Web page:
Thanks to quick action by the city of Portland, parents and the state got the information they needed to address a MRSA skin infection diagnosed in two children at a city day camp. However, while this incident has been contained – one child was hospitalized and has since been released – it should be a wake-up call about how to recognize and prevent this potentially serious infection.

MRSA is a staph bacterium that is resistant to certain antibiotics and appears as a bump or infected area that may be red, swollen, painful or full of pus. It can be spread by shaking hands, wrestling or other direct skin-to-skin contact with someone who has MRSA, or by sharing things that the person has touched, such as razors or towels.

Although the Portland children both attended a K-4 recreation camp at Riverton Community Center, it’s not known where they contracted MRSA. Nonetheless, after the diagnosis this week, city staff went above and beyond state notification requirements.

The MRSA skin infections were reported to the Maine Center for Disease Control and Prevention, although that’s not required under Maine law, and parents were informed in a letter sent home with students. Custodians spent Monday and Tuesday cleaning the community center overnight and while students were away on field trips.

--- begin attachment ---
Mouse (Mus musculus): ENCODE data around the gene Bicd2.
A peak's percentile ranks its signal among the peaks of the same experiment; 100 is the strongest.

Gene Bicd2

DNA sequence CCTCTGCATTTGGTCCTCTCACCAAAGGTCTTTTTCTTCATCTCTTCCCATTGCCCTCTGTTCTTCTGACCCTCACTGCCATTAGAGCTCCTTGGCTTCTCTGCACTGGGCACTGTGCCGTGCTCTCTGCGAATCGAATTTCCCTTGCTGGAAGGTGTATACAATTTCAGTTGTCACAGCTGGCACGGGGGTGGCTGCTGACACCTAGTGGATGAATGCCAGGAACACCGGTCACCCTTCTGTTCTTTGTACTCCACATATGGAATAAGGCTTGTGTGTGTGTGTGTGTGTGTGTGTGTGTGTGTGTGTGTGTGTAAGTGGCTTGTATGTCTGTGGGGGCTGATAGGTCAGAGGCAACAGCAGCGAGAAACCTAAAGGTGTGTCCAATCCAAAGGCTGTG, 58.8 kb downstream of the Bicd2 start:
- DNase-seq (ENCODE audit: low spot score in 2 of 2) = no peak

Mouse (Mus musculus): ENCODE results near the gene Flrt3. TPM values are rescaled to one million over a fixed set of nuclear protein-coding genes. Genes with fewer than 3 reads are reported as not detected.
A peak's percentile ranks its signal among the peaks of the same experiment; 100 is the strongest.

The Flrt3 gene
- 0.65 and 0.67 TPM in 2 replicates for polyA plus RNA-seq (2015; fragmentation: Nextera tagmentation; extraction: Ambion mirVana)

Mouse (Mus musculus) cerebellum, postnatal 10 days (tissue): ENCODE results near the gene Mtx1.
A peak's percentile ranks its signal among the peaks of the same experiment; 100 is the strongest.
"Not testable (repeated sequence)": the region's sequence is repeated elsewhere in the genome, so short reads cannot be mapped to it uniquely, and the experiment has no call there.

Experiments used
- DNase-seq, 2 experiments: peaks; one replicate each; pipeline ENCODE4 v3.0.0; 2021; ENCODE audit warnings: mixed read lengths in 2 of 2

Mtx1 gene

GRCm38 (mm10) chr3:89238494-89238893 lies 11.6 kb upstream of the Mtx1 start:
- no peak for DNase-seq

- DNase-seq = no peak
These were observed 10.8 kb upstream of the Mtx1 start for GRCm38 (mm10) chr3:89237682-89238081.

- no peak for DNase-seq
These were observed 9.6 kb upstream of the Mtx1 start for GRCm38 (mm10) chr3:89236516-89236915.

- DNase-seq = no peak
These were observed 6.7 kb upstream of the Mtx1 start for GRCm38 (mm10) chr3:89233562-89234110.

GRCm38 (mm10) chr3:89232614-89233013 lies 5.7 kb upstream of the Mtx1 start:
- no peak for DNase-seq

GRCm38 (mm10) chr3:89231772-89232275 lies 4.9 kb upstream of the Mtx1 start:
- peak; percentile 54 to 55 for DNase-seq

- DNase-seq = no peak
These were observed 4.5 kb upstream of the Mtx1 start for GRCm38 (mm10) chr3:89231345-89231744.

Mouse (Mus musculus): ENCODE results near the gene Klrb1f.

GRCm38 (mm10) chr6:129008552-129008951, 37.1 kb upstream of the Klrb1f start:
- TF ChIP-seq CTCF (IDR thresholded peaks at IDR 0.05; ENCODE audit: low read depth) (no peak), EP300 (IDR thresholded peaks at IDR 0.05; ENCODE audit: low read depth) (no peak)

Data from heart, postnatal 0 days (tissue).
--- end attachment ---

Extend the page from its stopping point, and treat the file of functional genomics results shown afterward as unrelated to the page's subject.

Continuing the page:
There seems to be little cause for concern, former Maine CDC director Dr. Dora Anne Mills told the Press Herald, adding, “I would still send my kids” to the camp.

If the city’s response sounds like overkill, it’s not. Correctly diagnosed and treated, young and otherwise healthy people likely won’t experience long-lasting health problems from a MRSA skin infection. But as national public health advocate Bill Marler said in a Press Herald interview: “If you’re on the high school wrestling team and you get MRSA, you can bring it home to Grandma,” putting her or anyone who’s older or immunocompromised at risk of a life-threatening MRSA infection in the bloodstream or lungs.

It’s also critical to recognize that although most MRSA diagnoses occur among already-hospitalized people, an increasing number of infections are picked up in the community, in places such as schools, offices or gyms that are either crowded or unsanitary or both. That’s why the easiest and most effective preventive steps all have to do with minimizing contact with germs: Wash your hands. Use clean towels. Cover open wounds or cuts.

MRSA has moved out of hospitals and into our communities. There’s no reason for public alarm, but there’s every reason for public attention – and we should all take care to do our part.